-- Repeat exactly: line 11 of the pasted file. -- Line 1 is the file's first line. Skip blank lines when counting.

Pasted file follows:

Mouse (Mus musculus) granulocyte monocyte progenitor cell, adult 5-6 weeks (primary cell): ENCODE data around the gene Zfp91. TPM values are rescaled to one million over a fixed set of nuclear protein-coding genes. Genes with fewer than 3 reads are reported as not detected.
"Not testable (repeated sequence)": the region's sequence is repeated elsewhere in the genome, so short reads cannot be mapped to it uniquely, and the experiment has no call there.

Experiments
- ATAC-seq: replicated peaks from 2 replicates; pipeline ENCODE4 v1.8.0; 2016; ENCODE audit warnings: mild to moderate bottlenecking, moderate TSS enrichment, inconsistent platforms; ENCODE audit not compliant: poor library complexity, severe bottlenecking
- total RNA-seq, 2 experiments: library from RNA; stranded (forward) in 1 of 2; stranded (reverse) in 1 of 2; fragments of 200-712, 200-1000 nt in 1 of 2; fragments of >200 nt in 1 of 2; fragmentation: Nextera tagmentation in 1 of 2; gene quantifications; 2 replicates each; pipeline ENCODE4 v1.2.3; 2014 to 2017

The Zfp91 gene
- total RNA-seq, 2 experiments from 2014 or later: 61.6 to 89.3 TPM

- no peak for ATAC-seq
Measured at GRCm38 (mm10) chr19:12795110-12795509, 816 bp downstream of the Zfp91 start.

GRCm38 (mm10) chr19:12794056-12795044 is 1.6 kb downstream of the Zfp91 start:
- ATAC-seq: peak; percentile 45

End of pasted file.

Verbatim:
- ATAC-seq: peak; percentile 45